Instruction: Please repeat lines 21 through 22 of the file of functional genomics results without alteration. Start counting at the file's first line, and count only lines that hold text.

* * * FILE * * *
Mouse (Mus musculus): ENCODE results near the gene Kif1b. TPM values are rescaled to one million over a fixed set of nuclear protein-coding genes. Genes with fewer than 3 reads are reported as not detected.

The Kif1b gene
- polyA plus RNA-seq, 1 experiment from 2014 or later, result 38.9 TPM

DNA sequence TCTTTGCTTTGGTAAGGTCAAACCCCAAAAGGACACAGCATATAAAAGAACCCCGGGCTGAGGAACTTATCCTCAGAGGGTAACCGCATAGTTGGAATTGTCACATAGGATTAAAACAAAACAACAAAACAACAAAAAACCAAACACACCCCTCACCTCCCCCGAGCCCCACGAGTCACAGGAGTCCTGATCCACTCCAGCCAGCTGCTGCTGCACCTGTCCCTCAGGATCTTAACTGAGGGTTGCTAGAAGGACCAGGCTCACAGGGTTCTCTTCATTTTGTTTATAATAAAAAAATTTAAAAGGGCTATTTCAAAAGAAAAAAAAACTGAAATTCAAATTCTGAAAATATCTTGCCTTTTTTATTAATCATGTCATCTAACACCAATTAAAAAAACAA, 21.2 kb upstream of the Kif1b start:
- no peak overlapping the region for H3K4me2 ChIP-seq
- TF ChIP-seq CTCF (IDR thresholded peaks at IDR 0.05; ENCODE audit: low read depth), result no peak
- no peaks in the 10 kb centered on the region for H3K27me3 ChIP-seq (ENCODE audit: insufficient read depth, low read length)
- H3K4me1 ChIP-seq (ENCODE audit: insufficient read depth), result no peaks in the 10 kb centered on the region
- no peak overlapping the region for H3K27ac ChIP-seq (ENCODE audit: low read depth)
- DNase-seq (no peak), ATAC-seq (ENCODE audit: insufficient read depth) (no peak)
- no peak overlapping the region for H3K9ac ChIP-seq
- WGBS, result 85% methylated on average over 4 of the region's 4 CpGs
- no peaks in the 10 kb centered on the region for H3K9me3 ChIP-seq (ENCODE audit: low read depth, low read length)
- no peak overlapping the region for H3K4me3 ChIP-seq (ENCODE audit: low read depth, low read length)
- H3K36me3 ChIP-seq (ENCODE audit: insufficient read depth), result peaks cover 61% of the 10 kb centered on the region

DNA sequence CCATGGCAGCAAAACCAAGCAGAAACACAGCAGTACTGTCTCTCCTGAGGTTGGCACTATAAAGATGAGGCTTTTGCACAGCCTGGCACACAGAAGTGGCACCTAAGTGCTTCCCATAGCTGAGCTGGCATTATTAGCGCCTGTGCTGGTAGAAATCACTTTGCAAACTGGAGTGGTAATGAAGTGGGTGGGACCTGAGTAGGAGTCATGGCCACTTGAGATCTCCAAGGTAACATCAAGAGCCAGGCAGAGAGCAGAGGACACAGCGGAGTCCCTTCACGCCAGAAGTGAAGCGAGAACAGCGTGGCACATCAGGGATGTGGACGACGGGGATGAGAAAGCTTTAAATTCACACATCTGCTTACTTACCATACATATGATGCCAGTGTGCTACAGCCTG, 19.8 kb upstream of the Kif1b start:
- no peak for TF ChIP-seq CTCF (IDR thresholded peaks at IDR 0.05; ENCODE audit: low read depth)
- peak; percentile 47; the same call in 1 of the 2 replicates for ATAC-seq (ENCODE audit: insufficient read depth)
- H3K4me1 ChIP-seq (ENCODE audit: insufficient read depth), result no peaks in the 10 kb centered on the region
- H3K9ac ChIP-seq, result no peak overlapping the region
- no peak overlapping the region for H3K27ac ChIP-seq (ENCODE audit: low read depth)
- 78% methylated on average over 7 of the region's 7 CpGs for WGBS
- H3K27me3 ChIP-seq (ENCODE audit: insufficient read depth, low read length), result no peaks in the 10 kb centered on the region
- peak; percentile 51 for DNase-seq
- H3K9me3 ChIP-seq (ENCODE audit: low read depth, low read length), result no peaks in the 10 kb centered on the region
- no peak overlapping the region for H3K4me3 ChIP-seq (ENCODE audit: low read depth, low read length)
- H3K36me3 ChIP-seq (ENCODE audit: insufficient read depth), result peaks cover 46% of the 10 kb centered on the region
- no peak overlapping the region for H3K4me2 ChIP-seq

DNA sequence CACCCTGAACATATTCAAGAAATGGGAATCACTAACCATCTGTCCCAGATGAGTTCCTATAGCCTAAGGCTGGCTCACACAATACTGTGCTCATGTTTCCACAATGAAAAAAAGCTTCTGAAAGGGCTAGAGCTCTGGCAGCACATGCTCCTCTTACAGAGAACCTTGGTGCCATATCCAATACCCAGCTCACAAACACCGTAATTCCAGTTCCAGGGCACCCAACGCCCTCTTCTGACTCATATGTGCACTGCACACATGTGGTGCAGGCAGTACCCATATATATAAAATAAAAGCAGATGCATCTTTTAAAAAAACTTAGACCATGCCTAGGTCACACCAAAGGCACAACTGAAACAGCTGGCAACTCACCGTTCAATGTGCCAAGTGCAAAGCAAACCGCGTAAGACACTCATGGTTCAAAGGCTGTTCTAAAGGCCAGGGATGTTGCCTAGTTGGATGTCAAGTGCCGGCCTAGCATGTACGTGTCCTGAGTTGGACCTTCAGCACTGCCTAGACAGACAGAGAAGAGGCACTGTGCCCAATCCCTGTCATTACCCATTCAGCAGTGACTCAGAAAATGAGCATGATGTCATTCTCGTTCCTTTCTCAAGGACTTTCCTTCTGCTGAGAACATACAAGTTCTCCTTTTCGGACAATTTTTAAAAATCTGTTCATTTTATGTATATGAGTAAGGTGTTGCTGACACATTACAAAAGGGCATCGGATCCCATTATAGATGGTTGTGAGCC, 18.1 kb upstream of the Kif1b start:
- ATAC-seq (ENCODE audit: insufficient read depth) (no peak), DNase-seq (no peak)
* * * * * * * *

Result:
- no peak overlapping the region for H3K27ac ChIP-seq (ENCODE audit: low read depth)
- 78% methylated on average over 7 of the region's 7 CpGs for WGBS